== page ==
Reflective teaching Heading link
As an instructor, how do you know if what you’re doing in the classroom is “working”? In other words, how do you know if your teaching methods are effective in engaging students and supporting them in achieving your course learning objectives?
When engaging in reflective teaching practices, instructors participate in teaching as a continuous improvement cycle (Brookfield, 2017). Instructors interact with students in the classroom via a variety of teaching methods. They can then take their teaching one step further by observing what is going on in their classroom by collecting data from different sources (e.g., students, peers, self-reflection, examining the education literature for evidence on best or promising instructional practices). Instructors then reflect upon what the data tells them about their teaching and the student learning experiences, and plan and implement changes based on their analysis and reflection. In this way, instructors’ teaching practices go through iterative changes based on their observations and feedback — an overall process we refer to as reflective teaching.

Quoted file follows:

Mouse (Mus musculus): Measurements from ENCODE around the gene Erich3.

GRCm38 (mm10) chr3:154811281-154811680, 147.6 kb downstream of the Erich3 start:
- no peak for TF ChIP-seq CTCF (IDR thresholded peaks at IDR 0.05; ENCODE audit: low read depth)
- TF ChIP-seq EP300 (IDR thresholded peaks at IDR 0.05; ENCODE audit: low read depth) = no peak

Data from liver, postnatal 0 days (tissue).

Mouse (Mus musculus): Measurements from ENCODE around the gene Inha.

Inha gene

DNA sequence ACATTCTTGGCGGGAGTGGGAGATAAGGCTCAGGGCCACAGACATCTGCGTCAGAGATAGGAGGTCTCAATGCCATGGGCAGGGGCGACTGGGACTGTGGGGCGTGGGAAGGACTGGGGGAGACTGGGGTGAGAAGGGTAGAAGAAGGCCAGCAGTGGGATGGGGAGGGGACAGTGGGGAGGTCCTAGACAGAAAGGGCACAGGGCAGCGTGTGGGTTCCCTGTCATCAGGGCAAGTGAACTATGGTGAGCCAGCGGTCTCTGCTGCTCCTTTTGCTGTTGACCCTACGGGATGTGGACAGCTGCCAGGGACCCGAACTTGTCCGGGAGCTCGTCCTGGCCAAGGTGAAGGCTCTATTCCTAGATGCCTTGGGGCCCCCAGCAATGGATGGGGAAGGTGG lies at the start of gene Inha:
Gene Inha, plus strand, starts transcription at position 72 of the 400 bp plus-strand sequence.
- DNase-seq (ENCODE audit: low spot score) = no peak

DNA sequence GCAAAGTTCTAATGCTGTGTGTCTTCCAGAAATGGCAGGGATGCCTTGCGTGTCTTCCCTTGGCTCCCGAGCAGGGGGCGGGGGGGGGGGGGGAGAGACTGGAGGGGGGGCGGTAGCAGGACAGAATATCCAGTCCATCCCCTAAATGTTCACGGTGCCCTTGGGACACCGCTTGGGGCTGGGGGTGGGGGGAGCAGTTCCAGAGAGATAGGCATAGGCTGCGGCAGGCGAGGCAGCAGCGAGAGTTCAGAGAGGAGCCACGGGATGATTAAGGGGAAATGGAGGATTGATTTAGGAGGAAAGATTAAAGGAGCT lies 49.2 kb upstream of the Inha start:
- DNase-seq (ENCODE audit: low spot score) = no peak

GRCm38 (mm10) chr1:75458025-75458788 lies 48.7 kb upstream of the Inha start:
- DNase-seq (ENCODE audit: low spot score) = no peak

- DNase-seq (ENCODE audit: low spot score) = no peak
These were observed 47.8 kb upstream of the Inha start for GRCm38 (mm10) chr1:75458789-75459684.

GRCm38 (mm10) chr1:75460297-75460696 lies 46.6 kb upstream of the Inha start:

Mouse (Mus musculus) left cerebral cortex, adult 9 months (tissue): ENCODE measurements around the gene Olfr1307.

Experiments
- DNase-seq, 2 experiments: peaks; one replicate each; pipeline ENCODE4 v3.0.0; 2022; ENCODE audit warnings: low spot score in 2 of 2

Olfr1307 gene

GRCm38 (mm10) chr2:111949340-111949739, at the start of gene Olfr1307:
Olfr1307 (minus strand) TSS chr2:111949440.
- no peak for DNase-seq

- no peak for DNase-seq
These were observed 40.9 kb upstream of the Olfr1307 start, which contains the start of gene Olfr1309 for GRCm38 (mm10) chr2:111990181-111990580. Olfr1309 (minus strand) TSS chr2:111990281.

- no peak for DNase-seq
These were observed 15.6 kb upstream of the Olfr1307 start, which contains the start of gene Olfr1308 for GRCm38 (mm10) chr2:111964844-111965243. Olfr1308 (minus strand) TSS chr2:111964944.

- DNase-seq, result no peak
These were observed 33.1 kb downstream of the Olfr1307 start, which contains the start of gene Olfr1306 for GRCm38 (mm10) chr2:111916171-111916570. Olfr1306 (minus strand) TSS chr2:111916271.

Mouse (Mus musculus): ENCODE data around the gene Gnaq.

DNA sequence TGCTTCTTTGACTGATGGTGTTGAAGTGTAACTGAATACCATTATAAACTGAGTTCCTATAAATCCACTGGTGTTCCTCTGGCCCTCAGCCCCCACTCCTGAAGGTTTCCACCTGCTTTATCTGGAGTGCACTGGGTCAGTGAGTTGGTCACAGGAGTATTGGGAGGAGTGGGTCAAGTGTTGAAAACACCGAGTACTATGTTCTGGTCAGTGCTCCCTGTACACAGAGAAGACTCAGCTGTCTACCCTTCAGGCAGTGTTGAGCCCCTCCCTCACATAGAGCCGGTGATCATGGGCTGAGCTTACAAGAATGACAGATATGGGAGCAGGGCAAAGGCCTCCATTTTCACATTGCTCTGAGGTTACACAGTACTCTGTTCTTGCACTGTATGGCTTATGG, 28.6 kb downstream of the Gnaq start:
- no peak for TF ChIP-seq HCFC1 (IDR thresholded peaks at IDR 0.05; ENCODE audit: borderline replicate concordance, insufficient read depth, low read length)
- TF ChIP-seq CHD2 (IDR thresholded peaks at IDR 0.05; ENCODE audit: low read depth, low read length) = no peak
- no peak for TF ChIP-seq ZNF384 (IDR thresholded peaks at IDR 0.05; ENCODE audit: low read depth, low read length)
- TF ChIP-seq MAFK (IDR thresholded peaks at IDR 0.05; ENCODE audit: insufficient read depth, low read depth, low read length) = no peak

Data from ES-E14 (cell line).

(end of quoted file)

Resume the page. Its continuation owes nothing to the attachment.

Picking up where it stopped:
The feedback that instructors collect on their teaching typically is either formative or evaluative in nature. Formative feedback includes such tools as student mid-semester questionnaires and formative assessments integrated as learning activities in the course. This type of feedback can help you enhance your teaching on an ongoing basis. Evaluative feedback includes instruments such as student course evaluations or peer observations and is often used in advancement and promotion/tenure decisions.
The teaching guides in this section will cover topics that support your engagement in reflective teaching practices. We elaborate on different strategies for collecting data on your teaching, whether for formative or evaluative purposes, and include using students, peers, and self-reflection as data sources. We also share resources on how to write a teaching statement that incorporates a data-informed reflection on your teaching, which might be utilized in a dossier or job application.